- In a statement, it pledged to "stay the course in raising interest rates significantly at a steady pace" and, in unusually firm language, said it intended to hike by another 50 basis points in March.
- It follows four hikes in 2022 which brought euro zone rates out of negative territory for the first time since 2014.
The European Central Bank on Thursday confirmed expectations of a 50 basis point interest rate increase, taking its key rate to 2.5%.
In a statement, it pledged to "stay the course in raising interest rates significantly at a steady pace" and, in unusually firm language, said it intended to hike by another 50 basis points in March.
It said keeping rates at restrictive levels would control price rises by dampening demand. Decisions at future meetings will be data dependent, it added.
European markets appeared to take the announcement as a sign that the end of rate rises was in sight, climbing 1.3% on the day.
The move follows four hikes in 2022 which brought euro zone rates out of negative territory for the first time since 2014.
Euro zone inflation fell for the third straight month in January, flash figures published Wednesday showed, but headline inflation remained high at 8.5%. Core inflation, which excludes energy and food, was flat at 5.2%.
"Price pressures remain strong, partly because high energy costs are spreading throughout the economy," ECB President Christine Lagarde said at a news conference following the announcement.
Discussing the euro zone's economic picture, she noted growth had slowed to 0.1% in the fourth quarter and was expected to remain weak in the near term, with continued geopolitical uncertainty and tighter financing conditions weighing on growth.
However, she continued, "The risks to the outlook for economic growth have become more balanced," noting gas supplies were more secure, supply pressures were easing, consumer confidence was improving, and rising wages and lower energy prices would boost consumption.
"Overall, the economy has proved more resilient than expected and should improve over the coming quarters," she said.
Lagarde also said governments should roll back support on energy prices to avoid driving up medium-term inflationary pressures.
Sylvain Broyer, chief EMEA economist at S&P Global Ratings, said it now seemed the ECB's rate cycle would peak in the 3% to 3.5% range, but it was difficult to be precise from Thursday's announcement.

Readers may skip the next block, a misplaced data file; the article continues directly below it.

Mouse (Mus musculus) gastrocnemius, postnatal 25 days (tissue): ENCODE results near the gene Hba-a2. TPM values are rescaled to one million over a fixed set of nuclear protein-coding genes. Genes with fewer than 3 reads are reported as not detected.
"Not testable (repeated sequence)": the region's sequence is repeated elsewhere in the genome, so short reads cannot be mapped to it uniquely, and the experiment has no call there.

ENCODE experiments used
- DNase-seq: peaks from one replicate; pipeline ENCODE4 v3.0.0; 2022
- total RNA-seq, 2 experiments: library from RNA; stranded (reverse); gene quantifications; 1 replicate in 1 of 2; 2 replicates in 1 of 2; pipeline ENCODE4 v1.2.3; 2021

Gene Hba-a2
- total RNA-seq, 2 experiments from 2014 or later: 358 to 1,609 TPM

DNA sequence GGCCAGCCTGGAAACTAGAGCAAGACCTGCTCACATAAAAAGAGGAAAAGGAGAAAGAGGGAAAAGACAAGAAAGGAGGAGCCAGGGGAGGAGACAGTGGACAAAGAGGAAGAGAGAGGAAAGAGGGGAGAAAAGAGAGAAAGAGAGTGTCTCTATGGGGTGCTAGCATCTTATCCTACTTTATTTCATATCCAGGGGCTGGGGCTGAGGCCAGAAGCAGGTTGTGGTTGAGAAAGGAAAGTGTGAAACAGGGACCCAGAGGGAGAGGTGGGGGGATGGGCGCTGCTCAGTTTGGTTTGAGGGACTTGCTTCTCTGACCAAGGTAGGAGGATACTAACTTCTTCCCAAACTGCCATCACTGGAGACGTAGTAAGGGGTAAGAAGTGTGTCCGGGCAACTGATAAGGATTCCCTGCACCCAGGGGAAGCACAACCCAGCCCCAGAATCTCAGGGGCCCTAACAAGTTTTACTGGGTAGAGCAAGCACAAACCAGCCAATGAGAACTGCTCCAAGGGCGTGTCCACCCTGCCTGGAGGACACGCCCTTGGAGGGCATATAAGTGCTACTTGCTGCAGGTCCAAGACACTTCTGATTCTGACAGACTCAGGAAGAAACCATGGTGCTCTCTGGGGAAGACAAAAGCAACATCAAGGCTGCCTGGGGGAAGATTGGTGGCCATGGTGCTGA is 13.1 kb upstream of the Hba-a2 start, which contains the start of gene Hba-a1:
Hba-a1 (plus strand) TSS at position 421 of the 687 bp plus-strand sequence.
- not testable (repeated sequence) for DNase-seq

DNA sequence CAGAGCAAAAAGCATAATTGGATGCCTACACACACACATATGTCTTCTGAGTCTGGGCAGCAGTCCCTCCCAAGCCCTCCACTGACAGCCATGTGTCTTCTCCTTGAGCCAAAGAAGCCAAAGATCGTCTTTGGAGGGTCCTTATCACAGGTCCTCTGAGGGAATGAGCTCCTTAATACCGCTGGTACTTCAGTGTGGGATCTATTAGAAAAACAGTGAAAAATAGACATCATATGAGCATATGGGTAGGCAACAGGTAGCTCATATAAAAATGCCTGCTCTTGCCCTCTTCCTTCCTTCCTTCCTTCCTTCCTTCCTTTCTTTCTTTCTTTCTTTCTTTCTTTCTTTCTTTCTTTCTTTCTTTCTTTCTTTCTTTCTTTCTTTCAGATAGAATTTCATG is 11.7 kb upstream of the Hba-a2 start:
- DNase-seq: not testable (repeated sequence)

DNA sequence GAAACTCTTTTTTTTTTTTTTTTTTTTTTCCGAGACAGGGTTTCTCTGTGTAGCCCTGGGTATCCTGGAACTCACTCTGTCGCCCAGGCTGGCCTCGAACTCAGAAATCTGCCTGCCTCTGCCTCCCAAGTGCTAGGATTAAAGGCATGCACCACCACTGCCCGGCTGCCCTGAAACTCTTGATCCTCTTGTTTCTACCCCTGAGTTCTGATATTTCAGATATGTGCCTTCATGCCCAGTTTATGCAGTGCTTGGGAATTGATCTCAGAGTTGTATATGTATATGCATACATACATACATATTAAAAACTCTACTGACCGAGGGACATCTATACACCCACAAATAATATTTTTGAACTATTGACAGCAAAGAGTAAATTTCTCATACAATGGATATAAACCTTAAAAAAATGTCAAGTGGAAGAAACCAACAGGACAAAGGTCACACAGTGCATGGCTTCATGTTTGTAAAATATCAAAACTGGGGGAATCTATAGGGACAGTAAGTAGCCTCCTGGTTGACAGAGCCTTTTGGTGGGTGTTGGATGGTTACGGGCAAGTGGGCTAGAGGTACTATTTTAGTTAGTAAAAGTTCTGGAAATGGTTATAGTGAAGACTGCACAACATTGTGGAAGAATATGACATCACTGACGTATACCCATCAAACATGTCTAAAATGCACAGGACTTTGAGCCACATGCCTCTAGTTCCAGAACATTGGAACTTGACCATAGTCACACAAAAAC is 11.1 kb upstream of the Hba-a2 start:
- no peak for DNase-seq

"The reading of the European economy remains complex, as it is subject to opposing and asynchronous forces. ... It would be premature to assume that the ECB will cut rates at the end of this year," Broyer said.
In December, the ECB announced that from March it would begin to reduce its 5 trillion euro ($5.49 trillion) balance sheet by 15 billion euros per month on average until the end of June 2023.
The euro zone's central bank pumped billions into the euro economy (via bond purchases) over the last decade to try to stimulate growth during different crises, such as the coronavirus pandemic. A reduction in its balance sheet, and the selling off of its bond portfolio, are seen as an extra way to tighten policy aside from rate hikes.
On Thursday, it said that — in line with current practice — it would continue partial reinvestments of its maturing debt. Reinvestments in the bond market are seen as stimulatory and can ease pressure on the borrowing costs for certain nations.
"The remaining reinvestment amounts will be allocated proportionally to the share of redemptions across each constituent programme of the APP (Asset Purchase Programme) and, under the public sector purchase programme (PSPP), to the share of redemptions of each jurisdiction and across national and supranational issuers," its statement said.
Lagarde told CNBC's Annette Weisbach during the news conference that the balance sheet normalization was not its main tool and should be seen as a supplement to higher rates.
She said that the details of the plan were based on the principles of "continuity and consistency" along with "simplicity and neutrality," and that the ECB would clearly signal its course.